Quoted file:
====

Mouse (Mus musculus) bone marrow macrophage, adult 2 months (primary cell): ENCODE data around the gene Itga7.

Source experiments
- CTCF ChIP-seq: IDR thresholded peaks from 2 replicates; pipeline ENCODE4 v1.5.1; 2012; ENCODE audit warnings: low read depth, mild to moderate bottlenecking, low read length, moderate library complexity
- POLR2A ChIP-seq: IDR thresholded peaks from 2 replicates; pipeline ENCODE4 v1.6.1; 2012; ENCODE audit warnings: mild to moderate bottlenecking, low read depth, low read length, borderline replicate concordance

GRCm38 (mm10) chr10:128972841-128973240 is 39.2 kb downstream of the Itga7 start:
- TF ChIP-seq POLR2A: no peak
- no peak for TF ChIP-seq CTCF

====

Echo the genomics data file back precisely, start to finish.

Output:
Mouse (Mus musculus) bone marrow macrophage, adult 2 months (primary cell): ENCODE data around the gene Itga7.

Source experiments
- CTCF ChIP-seq: IDR thresholded peaks from 2 replicates; pipeline ENCODE4 v1.5.1; 2012; ENCODE audit warnings: low read depth, mild to moderate bottlenecking, low read length, moderate library complexity
- POLR2A ChIP-seq: IDR thresholded peaks from 2 replicates; pipeline ENCODE4 v1.6.1; 2012; ENCODE audit warnings: mild to moderate bottlenecking, low read depth, low read length, borderline replicate concordance

GRCm38 (mm10) chr10:128972841-128973240 is 39.2 kb downstream of the Itga7 start:
- TF ChIP-seq POLR2A: no peak
- no peak for TF ChIP-seq CTCF